Zone Clear Bonus: Awarded after defeating the boss of each Zone, before Ring and Speed bonuses are calculated:
- Turquoise Hill Zone: 5,000 points
- Gigalopolis Zone: 10,000 points
- Sleeping Egg Zone: 15,000 points
- Mecha Green Hill Zone: 20,000 points
- Aqua Planet Zone: 25,000 points
- Ring Bonus: 100 points for each Ring held at the end of an Act. Because the Ring counter resets past 99, the maximum possible bonus is 9,900.
- Time Bonus: 100 points for each second remaining.
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|Main article: Sonic Chaos/Comparisons|
Differences between the Master System and Game Gear versions
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The screen resolution difference is the most obvious change between the two versions, as expected. The title screen, menus and title cards were changed, partly to compensate for the limited colours on the Master System and partly because the higher resolution meant more space could be used on screen. The music is different for the intro and Gigalopolis Zone and the Master System version lacks Power Sneaker and Chaos Emerald victory music. Gigalopolis Zone is known as "Gigalopolis Zone" in the Master System version (which is also its name in the Japanese version) and there are act 3 layout differences in Aqua Planet Zone, Mecha Green Hill Zone and Electric Egg Zone between the two versions, and the Game Gear version has some (in some cases, most) of the rings removed from act 3 layout of every zone. The Gigalopolis Zone boss also shoots a spiked ball before he blows up in the Master System version. In the Master System version, Sonic's second good ending is different as he simply rolls up in a ball as opposed to tripping and falling when Robotnik goes off screen. In the credits of the Master System version, Miles "Tails" Prower's name is misspelled as "Miles Power", but this is corrected in the Game Gear version. Interestingly, there are differences between the English and Japanese Game Gear versions, too. The font used for title cards is different; the Japanese version uses the same font as the one used for the results screen, whereas the English version uses a different font. Dr. Robotnik is called "Eggman" in the credits of the Japanese version. Also, the Japanese version uses a combination of Master System and English Game Gear versions' act 3 layouts. It uses the Master System's layouts for Turquoise Hill Zone and Gigalopolis Zone, an altered version of Master System's layout for Sleeping Egg Zone, altered versions of English Game Gear's layouts for Mecha Green Hill Zone and Aqua Planet Zone, and the English Game Gear's layout for Electric Egg Zone.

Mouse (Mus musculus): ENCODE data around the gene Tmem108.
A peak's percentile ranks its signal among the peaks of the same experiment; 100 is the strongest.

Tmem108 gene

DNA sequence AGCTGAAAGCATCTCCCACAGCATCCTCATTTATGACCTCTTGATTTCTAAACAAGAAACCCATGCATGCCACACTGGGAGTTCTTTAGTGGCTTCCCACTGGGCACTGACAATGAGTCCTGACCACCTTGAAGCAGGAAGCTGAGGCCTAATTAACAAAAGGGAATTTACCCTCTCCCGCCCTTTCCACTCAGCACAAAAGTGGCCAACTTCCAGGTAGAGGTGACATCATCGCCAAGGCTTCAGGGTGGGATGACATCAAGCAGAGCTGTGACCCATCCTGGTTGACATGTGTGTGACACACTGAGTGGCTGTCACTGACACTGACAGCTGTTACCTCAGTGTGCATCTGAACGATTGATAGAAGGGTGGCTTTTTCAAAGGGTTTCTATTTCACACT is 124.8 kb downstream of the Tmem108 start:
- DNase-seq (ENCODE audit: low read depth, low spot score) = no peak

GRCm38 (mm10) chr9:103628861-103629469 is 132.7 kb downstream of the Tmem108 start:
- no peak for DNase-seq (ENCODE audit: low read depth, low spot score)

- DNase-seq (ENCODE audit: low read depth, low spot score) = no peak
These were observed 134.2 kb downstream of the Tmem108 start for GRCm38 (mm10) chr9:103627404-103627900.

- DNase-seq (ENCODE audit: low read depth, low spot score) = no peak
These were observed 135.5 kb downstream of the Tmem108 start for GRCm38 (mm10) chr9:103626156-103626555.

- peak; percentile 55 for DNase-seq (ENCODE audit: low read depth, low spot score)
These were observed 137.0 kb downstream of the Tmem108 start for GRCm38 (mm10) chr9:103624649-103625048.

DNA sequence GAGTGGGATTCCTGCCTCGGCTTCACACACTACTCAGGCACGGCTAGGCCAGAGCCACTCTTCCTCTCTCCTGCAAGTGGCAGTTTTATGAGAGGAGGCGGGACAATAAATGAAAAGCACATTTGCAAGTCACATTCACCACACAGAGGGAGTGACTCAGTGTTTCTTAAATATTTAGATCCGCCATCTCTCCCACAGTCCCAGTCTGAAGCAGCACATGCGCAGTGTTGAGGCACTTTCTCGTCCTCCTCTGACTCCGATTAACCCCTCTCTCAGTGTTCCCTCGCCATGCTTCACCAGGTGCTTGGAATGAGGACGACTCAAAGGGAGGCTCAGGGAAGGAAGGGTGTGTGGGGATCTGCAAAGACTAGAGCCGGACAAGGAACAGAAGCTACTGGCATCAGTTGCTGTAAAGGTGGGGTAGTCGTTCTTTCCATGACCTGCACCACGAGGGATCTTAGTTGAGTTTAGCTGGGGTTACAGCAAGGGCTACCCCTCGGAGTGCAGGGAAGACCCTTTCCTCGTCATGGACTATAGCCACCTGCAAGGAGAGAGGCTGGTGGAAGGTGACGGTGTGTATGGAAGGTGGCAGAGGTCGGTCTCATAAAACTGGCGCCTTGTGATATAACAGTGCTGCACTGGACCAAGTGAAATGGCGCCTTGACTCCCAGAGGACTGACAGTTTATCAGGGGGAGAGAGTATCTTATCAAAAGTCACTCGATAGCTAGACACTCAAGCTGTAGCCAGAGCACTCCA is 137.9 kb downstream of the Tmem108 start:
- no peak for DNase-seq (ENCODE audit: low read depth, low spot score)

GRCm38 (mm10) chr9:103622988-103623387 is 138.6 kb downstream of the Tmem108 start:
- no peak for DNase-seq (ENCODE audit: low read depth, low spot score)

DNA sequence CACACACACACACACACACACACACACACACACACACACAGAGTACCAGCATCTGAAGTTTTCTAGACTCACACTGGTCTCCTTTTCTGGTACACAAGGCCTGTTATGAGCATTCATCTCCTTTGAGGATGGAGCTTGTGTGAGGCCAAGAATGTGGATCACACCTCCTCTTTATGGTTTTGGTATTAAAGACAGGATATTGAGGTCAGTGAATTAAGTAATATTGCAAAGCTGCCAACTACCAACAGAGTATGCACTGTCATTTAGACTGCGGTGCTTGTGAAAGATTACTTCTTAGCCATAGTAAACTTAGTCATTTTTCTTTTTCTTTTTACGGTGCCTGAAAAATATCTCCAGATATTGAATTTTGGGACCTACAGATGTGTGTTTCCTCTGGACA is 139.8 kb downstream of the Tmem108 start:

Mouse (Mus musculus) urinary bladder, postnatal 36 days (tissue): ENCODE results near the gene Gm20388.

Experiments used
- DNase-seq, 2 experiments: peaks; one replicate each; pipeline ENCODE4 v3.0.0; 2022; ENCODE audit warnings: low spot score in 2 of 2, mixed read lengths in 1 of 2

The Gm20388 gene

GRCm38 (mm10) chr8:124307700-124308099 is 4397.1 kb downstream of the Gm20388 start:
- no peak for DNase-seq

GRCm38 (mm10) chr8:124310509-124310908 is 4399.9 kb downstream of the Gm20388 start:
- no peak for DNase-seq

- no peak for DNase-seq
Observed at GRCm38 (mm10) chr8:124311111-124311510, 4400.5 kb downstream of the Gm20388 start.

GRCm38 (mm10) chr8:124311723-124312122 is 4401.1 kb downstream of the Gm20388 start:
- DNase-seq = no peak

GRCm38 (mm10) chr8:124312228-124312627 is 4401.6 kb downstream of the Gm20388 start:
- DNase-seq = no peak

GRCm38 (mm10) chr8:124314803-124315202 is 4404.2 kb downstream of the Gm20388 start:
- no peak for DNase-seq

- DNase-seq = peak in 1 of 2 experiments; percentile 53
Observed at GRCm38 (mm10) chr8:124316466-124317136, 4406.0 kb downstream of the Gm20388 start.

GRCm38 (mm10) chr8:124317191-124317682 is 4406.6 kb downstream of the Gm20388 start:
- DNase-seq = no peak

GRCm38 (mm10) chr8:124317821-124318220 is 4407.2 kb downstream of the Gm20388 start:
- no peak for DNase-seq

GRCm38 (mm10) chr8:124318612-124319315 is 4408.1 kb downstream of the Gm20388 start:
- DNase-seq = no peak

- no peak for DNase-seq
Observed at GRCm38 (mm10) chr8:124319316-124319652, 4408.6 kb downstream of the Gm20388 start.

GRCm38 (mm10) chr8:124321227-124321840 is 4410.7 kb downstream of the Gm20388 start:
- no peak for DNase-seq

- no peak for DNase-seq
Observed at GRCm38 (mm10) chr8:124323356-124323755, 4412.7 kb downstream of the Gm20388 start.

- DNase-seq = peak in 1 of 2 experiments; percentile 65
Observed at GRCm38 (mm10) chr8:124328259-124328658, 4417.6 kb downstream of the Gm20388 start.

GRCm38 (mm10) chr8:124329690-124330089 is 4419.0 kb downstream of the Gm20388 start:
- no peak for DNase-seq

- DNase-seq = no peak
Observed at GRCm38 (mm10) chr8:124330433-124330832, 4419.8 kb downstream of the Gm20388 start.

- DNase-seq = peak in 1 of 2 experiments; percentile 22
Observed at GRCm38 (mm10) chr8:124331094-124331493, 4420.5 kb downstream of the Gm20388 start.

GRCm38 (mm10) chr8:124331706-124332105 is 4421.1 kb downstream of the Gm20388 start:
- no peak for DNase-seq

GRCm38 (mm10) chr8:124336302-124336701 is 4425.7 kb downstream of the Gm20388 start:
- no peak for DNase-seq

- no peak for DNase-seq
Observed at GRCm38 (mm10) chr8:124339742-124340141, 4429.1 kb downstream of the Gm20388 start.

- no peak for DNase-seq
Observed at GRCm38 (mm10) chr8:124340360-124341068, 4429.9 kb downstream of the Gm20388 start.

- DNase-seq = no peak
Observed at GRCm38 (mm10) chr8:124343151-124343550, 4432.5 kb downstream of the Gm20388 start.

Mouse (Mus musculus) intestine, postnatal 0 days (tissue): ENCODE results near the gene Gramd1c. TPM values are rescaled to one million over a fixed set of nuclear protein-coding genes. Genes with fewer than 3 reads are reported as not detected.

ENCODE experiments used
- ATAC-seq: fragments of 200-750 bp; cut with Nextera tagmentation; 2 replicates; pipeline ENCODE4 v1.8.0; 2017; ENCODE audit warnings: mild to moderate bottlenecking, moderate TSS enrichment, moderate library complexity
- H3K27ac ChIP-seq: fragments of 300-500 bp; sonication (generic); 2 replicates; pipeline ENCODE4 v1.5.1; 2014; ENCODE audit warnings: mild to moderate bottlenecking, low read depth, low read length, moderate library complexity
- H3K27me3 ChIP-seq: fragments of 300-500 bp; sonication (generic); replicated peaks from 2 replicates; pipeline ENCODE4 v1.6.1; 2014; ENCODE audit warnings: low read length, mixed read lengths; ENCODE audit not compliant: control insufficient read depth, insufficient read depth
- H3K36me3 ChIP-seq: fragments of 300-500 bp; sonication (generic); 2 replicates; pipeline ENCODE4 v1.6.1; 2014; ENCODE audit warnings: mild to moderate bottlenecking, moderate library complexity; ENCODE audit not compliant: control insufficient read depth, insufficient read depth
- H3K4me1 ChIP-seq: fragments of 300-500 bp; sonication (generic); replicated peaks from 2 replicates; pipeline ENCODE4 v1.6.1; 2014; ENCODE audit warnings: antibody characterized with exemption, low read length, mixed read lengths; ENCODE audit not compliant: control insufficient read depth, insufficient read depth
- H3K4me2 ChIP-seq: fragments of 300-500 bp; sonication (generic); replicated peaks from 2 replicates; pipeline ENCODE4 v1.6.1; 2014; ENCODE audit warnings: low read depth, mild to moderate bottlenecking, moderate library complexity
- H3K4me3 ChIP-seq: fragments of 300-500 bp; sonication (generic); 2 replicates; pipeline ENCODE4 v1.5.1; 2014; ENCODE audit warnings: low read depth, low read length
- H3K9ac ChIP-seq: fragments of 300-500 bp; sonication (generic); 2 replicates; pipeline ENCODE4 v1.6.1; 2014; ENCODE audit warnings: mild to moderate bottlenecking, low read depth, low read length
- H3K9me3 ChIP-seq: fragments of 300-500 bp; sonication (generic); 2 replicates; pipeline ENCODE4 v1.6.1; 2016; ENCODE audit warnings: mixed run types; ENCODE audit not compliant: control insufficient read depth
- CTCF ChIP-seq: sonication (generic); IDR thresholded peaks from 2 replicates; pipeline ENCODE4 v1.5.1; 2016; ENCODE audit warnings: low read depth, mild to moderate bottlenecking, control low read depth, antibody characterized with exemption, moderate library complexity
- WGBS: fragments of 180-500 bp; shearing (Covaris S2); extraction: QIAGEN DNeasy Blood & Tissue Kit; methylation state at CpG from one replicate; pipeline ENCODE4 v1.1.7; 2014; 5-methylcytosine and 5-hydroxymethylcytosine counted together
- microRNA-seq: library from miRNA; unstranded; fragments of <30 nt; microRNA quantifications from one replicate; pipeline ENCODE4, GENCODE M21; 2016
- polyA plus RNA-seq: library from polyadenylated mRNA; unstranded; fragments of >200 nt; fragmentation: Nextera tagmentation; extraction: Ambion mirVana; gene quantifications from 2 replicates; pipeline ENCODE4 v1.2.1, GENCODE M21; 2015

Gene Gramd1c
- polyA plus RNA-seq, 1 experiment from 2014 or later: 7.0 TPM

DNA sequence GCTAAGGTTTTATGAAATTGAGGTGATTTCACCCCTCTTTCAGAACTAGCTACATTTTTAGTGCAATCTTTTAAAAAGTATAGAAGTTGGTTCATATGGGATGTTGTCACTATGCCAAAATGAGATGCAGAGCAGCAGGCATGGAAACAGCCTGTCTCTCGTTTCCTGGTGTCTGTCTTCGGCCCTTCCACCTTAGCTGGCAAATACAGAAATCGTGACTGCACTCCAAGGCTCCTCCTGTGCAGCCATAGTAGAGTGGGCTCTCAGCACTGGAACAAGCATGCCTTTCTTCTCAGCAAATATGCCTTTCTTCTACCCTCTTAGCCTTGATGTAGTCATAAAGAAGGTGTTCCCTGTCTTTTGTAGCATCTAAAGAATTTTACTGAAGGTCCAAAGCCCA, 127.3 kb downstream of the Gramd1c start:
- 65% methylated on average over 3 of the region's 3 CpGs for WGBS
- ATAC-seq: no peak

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|Main article: Sonic Chaos/Manuals|
Also released on
- Sonic Adventure DX: Director's Cut for the GameCube and PC (2003-2004)
- Sonic Mega Collection Plus for the PlayStation 2, Xbox, and PC (2004-2005)
- Sonic the Hedgehog Chaos & Spinball for the Techno Source Plug and play console (2005)
- Sonic Mega Collection Plus & Super Monkey Ball Deluxe for the Xbox (2005)
- Playpal Plug and Play for the Coleco Plug and play console (2006)
- Sega Fun Pack: Sonic Mega Collection Plus & Shadow the Hedgehog for the PlayStation 2 (2009)
- Virtual Console on Wii (Master System) (2009)
- Sonic PC Collection for the PC (2009)
- FunPlay 20-in-1 for the Plug and Play console (2009)
Game Gear version
|Game Gear, US (Majesco rerelease)|
Master System version
ROM dump status
|512KB||1993-08-03||Cartridge (EU)||Sonic Chaos v1.20|
|512KB||1993-06-30||EPROMs||06-30 prototype v0.20||(195 kB) (info)|
|512KB||1993-07-13||EPROMs||07-13 prototype||(187 kB) (info)|
|512KB||1993-09-01||Cartridge (US/EU)||Sonic Chaos v1.00|
|512KB||1993-09-07||Cartridge (JP)||Sonic & Tails v1.01|
|512KB||1993-05-17||EPROMs||05-17 prototype||(129 kB) (info)|
|512KB||1993-09-14||Cartridge (JP)||Jitsuenyou Sample v0.99||(194 kB) (info)|
- https://www.nintendo.co.jp/wii/vc/software/09.html (Wayback Machine: 2018-01-28 13:27)
- http://vc.sega.jp:80/vc_chaos (Wayback Machine: 2009-03-17 08:36)
- http://www.nintendo.com/games/detail/87SMuwEqsh4R46H8CAZrBHlOfACUC52U (Wayback Machine: 2010-11-22 22:50)
- http://www.nintendolife.com/games/mastersystem/sonic_chaos (Wayback Machine: 2017-07-04 15:56)
- https://www.nintendo.co.uk/Games/Virtual-Console-Wii-/Sonic-Chaos--279074.html (archive.today)
- http://www.nintendo.com.au/index.php?action=catalogue&prodcat_id=42&prod_id=19902&pageID=4 (Wayback Machine: 2012-03-28 01:18)
- Sonic Chaos/Hidden content#Build date
|Sonic games for the following systems|
|2006 Sonic the Hedgehog | Dr. Robotnik's Mean Bean Machine 2007 Sonic the Hedgehog 2 | Sonic the Hedgehog 3 | Sonic Spinball | Sonic 3D: Flickies' Island 2008 Sonic the Hedgehog (8-bit) | Sonic the Hedgehog 2 (8-bit) 2009 Sonic Chaos | Sonic & Knuckles 2010 Sonic the Hedgehog 4 Episode I|